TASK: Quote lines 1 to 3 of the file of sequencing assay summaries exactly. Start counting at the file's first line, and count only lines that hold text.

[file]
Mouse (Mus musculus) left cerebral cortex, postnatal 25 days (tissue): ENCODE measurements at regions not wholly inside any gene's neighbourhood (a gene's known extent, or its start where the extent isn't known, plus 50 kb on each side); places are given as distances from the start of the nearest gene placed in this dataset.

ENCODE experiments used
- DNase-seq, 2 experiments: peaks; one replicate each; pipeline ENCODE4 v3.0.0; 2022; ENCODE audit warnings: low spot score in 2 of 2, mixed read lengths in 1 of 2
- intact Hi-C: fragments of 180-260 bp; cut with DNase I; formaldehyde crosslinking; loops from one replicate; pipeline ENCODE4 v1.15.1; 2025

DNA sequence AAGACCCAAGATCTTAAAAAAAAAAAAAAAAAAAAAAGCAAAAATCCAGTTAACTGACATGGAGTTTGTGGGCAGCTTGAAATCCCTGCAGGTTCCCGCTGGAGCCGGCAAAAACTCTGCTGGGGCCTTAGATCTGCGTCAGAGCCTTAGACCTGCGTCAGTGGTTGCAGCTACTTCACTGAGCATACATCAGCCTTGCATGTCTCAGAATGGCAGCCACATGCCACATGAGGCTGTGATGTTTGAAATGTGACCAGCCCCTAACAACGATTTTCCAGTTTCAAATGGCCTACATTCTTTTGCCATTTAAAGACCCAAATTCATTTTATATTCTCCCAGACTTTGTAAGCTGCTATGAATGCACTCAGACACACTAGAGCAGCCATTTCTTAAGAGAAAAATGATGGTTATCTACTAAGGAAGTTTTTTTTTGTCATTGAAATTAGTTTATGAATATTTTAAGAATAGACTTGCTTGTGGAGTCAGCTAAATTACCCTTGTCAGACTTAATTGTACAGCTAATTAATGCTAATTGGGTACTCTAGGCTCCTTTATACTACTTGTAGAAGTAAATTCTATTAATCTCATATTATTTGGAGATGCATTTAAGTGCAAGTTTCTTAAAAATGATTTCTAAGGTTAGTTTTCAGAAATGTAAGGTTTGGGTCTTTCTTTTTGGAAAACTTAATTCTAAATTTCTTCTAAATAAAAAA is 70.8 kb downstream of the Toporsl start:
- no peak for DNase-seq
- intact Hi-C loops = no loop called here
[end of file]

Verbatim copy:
Mouse (Mus musculus) left cerebral cortex, postnatal 25 days (tissue): ENCODE measurements at regions not wholly inside any gene's neighbourhood (a gene's known extent, or its start where the extent isn't known, plus 50 kb on each side); places are given as distances from the start of the nearest gene placed in this dataset.

ENCODE experiments used
- DNase-seq, 2 experiments: peaks; one replicate each; pipeline ENCODE4 v3.0.0; 2022; ENCODE audit warnings: low spot score in 2 of 2, mixed read lengths in 1 of 2